£22m in gifts and donations to Met
Published 01/11/2012 | 14:02
The Metropolitan Police received £22.7 million-worth of gifts and donations including cars, bikes and tickets to various events over five years, the force has revealed.
Gifts such as football shirts, tickets to matches and gigs, and cars made by Land Rover, BMW and Jaguar were all donated to Scotland Yard during the five years from 2007.
Figures released after a freedom of information request by the BBC detailed hundreds of donations made to units across the capital.
A Metropolitan Police spokesman said all donations were regulated by the Mayor's Office for Police and Crime (MOPAC), and that anything more than £50,000 must be referred to the Deputy Mayor for Policing and Crime for approval.
He said: "The MPS has a long history of working with a variety of partners to tackle different types of crime. Funding from organisations outside the MPS is used in several areas of police activity such as the Dedicated Cheque and Plastic Crime Unit. This is fully funded by the banking industry through UK Payments.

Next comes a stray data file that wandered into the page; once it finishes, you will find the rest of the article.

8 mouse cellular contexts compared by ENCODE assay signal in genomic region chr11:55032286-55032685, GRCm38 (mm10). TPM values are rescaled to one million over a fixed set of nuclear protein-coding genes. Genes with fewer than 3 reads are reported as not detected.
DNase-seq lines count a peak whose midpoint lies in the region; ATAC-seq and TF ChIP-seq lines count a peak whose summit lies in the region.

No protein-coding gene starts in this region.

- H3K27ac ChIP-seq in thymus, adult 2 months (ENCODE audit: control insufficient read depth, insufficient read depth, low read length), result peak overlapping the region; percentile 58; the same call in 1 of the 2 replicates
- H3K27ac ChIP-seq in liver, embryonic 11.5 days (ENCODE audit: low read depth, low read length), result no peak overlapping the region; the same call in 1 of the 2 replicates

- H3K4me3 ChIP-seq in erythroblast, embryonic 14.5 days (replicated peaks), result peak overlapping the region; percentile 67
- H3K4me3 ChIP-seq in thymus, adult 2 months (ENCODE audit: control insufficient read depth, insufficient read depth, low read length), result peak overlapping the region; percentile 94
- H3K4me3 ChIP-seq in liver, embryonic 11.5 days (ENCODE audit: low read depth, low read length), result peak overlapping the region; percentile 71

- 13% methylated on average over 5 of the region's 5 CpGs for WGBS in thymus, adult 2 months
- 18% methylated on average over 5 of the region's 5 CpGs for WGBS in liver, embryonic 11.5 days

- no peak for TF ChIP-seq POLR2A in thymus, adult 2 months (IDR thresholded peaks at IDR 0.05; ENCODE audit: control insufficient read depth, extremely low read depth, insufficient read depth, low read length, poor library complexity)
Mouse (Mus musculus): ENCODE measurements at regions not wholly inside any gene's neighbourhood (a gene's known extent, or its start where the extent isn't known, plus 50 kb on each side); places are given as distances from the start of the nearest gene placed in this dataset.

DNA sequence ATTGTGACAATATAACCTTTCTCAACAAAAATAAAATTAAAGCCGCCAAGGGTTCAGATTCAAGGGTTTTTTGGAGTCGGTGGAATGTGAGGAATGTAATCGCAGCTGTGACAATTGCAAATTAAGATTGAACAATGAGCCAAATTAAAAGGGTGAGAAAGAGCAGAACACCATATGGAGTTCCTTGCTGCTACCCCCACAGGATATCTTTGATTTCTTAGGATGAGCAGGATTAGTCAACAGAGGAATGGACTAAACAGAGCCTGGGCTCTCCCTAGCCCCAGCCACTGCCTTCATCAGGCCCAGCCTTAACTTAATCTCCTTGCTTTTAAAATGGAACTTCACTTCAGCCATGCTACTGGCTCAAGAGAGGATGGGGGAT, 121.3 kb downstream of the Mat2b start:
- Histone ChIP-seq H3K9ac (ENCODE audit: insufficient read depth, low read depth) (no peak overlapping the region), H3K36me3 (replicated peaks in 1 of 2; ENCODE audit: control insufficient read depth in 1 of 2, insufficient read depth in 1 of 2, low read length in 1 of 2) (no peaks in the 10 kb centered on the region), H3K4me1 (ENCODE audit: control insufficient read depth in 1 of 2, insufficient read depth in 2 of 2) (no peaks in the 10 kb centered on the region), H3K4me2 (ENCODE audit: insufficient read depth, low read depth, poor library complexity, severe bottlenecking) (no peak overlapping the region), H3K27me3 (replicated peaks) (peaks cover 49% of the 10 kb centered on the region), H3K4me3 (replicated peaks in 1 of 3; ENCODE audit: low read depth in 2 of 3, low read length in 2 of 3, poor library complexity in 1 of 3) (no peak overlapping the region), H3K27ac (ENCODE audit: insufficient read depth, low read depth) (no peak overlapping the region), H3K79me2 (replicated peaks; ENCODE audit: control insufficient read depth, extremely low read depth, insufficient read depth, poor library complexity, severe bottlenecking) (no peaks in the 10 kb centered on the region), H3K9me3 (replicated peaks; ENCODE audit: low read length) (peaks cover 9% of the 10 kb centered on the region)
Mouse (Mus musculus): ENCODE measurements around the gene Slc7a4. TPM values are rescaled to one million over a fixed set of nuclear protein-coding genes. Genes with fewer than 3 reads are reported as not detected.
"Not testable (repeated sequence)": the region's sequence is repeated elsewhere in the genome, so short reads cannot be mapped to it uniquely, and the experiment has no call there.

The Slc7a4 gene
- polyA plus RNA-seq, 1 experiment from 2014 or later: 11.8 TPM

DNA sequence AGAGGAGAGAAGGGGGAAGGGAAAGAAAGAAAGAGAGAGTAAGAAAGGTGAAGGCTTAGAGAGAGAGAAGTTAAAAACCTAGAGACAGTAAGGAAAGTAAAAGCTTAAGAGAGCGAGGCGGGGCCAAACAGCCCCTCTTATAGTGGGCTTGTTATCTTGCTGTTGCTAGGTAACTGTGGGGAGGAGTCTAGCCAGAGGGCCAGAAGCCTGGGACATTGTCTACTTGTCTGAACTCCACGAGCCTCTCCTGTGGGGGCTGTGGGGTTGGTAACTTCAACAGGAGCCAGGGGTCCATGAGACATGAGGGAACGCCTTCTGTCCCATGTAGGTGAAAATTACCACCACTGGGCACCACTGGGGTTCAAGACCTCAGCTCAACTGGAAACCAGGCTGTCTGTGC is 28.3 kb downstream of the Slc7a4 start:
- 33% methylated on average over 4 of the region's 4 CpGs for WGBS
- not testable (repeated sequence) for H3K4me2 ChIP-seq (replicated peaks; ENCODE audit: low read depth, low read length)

"Such arrangements are subject to rigorous parameters. They do not make any of the statutory functions of the MPS dependent on this funding nor does it allow for any companies to interfere with the duties of the police. In these arrangements, funding for the larger and more operational activities is usually provided by an industry body or a group of companies."
London Assembly member Jenny Jones said she was concerned about some of the donations on the list, such as the Association for Payment Clearing Services funding a fraud unit.
She said: "I am worried about some of the major entries included in this list, such as British Oil Security Syndicate, which funded a police officer who was dedicated to reducing criminal activities at petrol stations.
"We need to think carefully about allowing rich companies to fund Met Police operations. We have to ask, is the Met doing what they are paid to do by outside agencies, or what the public expects them to do? There is a 'buy-a-cop' feel to this that looks suspiciously like privatisation.
"We have to have a police force that is not only impartial, but also seen to be impartial. Rich companies cannot be allowed to buy a special level of policing above what the public receives."